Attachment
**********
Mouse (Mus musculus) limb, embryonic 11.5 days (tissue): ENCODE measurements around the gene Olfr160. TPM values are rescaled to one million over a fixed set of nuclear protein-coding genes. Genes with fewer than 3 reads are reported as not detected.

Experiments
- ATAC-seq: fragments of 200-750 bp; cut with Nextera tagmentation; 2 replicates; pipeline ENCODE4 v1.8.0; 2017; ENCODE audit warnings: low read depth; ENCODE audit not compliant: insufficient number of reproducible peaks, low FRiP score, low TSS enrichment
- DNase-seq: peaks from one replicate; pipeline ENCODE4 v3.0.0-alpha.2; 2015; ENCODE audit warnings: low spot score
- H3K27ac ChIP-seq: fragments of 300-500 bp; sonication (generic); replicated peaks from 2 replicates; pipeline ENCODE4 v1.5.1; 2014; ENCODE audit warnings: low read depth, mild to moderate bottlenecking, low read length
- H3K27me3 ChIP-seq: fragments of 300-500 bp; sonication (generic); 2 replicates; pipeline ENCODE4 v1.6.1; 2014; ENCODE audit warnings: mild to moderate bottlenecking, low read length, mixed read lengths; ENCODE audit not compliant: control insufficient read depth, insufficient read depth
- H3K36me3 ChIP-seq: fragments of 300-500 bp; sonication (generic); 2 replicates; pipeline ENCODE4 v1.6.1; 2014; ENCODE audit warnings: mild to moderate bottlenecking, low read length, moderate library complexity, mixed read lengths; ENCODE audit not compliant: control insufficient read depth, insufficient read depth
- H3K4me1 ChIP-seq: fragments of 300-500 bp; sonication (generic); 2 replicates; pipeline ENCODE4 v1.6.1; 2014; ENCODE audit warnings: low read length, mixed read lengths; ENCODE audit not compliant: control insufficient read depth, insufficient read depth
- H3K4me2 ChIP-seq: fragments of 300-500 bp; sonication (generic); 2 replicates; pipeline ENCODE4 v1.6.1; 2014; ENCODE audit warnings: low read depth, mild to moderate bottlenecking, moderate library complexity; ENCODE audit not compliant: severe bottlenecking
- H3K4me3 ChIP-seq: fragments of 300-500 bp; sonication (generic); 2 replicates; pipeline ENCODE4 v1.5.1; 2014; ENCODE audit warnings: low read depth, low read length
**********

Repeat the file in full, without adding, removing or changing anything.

Mouse (Mus musculus) limb, embryonic 11.5 days (tissue): ENCODE measurements around the gene Olfr160. TPM values are rescaled to one million over a fixed set of nuclear protein-coding genes. Genes with fewer than 3 reads are reported as not detected.

Experiments
- ATAC-seq: fragments of 200-750 bp; cut with Nextera tagmentation; 2 replicates; pipeline ENCODE4 v1.8.0; 2017; ENCODE audit warnings: low read depth; ENCODE audit not compliant: insufficient number of reproducible peaks, low FRiP score, low TSS enrichment
- DNase-seq: peaks from one replicate; pipeline ENCODE4 v3.0.0-alpha.2; 2015; ENCODE audit warnings: low spot score
- H3K27ac ChIP-seq: fragments of 300-500 bp; sonication (generic); replicated peaks from 2 replicates; pipeline ENCODE4 v1.5.1; 2014; ENCODE audit warnings: low read depth, mild to moderate bottlenecking, low read length
- H3K27me3 ChIP-seq: fragments of 300-500 bp; sonication (generic); 2 replicates; pipeline ENCODE4 v1.6.1; 2014; ENCODE audit warnings: mild to moderate bottlenecking, low read length, mixed read lengths; ENCODE audit not compliant: control insufficient read depth, insufficient read depth
- H3K36me3 ChIP-seq: fragments of 300-500 bp; sonication (generic); 2 replicates; pipeline ENCODE4 v1.6.1; 2014; ENCODE audit warnings: mild to moderate bottlenecking, low read length, moderate library complexity, mixed read lengths; ENCODE audit not compliant: control insufficient read depth, insufficient read depth
- H3K4me1 ChIP-seq: fragments of 300-500 bp; sonication (generic); 2 replicates; pipeline ENCODE4 v1.6.1; 2014; ENCODE audit warnings: low read length, mixed read lengths; ENCODE audit not compliant: control insufficient read depth, insufficient read depth
- H3K4me2 ChIP-seq: fragments of 300-500 bp; sonication (generic); 2 replicates; pipeline ENCODE4 v1.6.1; 2014; ENCODE audit warnings: low read depth, mild to moderate bottlenecking, moderate library complexity; ENCODE audit not compliant: severe bottlenecking
- H3K4me3 ChIP-seq: fragments of 300-500 bp; sonication (generic); 2 replicates; pipeline ENCODE4 v1.5.1; 2014; ENCODE audit warnings: low read depth, low read length